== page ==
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Academic & Professional Books  Insects & other Invertebrates  Insects  Bees, Ants & Wasps (Hymenoptera)

The Dance Language and Orientation of Bees

By: Karl von Frisch(Author), Leigh Chadwick(Translated by), Thomas D Seeley(Foreword By)
592 pages, 187 b/w photos, 267 b/w illustrations, 45 tables
The Dance Language and Orientation of Bees
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  • The Dance Language and Orientation of Bees ISBN: 9780674418769 Hardback May 2014 Usually dispatched within 1-2 weeks
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  • The Dance Language and Orientation of Bees ISBN: 9780674190511 Paperback Dec 1994 Out of Print #28822
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About this book

Until his death in 1982, Karl von Frisch was the world's most renowned authority on bees. The Dance Language and Orientation of Bees, originally published in 1967 and now made available again by Harvard University Press as a print-on-demand volume, is his masterwork – the culmination of more than fifty years of research. It describes in non-technical language what he discovered in a lifetime of study about honeybees – their methods of orientation, their sensory faculties, and their remarkable ability to communicate with one another.

Thomas Seeley's foreword traces the revolutionary effects of von Frisch's work, not just for the study of bees, but for all subsequent research in animal behavior. This edition also includes an "Appreciation" of von Frisch by the distinguished biologist Martin Lindauer, who was Frisch's protégé and later his colleague and friend.

Contents

    Foreword to the Paperback Edition, by Thomas D. Seeley
    An Appreciation of Karl von Frisch, by Martin Lindauer
    Preface to the First Edition
    One: The Dance of Bees
        I. History
        II. Methods in General
                1. The observation hive
                2. Heatable observation hives
                3. Rooms for bees
                4. Marking the bees with numbers
                5. We set up an artificial feeding place
                6. Automatic recording of visits to the observation place
                7. Cleaning the equipment: scents as sources of error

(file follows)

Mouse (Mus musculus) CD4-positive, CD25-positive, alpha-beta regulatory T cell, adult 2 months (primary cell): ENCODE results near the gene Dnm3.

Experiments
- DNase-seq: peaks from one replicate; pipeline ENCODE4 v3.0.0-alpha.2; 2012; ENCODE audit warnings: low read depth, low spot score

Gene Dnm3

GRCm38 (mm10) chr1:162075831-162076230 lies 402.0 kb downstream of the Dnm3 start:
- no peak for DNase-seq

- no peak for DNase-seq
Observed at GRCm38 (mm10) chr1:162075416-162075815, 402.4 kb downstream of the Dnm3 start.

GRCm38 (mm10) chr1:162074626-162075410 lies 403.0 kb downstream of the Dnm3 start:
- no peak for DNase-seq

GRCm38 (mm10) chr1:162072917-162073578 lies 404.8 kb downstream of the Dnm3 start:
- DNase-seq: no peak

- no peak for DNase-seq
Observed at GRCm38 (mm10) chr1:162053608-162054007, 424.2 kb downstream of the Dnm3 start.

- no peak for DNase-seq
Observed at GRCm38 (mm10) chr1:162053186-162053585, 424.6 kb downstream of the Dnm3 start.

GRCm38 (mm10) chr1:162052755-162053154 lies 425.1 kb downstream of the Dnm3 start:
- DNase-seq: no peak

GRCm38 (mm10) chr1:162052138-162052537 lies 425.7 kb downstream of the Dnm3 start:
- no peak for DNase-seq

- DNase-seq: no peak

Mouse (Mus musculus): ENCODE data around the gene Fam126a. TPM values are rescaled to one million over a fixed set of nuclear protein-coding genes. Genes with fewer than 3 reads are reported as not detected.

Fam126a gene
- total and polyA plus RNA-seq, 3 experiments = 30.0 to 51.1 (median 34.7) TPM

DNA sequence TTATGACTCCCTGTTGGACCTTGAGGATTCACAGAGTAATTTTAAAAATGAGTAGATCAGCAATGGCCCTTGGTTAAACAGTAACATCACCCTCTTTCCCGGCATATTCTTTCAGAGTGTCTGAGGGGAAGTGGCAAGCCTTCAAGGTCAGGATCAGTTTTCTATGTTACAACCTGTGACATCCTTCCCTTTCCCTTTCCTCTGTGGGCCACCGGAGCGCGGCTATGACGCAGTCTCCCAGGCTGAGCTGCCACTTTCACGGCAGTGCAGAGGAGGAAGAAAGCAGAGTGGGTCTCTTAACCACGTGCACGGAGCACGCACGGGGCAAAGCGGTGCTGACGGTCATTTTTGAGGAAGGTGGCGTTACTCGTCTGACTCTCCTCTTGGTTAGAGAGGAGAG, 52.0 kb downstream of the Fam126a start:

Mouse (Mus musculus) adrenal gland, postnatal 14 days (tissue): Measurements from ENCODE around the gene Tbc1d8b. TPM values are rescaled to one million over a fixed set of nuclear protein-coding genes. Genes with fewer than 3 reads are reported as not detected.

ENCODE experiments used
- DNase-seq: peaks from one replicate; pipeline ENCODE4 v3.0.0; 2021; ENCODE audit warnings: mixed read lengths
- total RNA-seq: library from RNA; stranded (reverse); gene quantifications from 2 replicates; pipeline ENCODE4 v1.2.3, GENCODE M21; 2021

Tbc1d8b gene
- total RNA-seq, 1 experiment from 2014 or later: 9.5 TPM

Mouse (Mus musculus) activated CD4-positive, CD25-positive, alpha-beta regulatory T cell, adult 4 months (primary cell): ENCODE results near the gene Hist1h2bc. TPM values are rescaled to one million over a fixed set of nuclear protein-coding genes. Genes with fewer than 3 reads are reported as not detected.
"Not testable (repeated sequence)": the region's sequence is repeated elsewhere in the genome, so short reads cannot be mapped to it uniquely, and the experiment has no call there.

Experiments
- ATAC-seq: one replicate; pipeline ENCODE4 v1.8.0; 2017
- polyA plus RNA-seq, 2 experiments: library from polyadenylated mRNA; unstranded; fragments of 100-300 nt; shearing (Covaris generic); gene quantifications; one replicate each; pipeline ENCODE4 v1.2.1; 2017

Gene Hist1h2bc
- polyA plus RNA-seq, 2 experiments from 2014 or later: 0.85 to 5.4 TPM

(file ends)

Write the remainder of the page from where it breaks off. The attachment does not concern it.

8. How bees are put to work or brought home
                9. Measurement of the tempo and direction of dancing
                10. Selection of the bees
        III. The Round Dance as a Means of Communication when Nectar Sources Are Nearby
            A. The objective is known to the bees informed
                1. The scouts
                2. The round dance
                3. Contact without dancing can also be effective with other members of the same group
                4. Diffuse information given when bees are fed at sugar-water dishes
                5. Distinct information given when bees feed at flowers
                6. Odors as a means of communication
                7. The pollen collectors
                8. The dance floor
                9. Grouping according to odor
                Summary
            B. The objective is not known to the bees informed
                10. Recruitment of additional helpers
                11. New forces are aroused only when needed
                12. How do the recruits find their objective?
                13. The odor of the food sources as a guide to the newcomers
                14. Experiments with flowers
                15. The adhesiveness of odors to the bee’s body
                16. Absence of communication about colors and shapes
                17. The role of the scent organ
                Summary
        IV. The Tail-Wagging Dance as a Means of Communication when Food Sources Are Distant
                1. Description of the tail-wagging dance
                2. The transition from the round dance to the tail-wagging dance
                3. Comparison of nectar and pollen collectors
                Summary
            A. The indication of distance
                4. The tempo of the dance
                5. The influence of internal factors on the dance tempo
                6. The influence of external factors on the tempo of dancing
                    a. Temperature
                    b. The wind
                    c. Gradient of the flight path
                    d. Pharmaceutical agents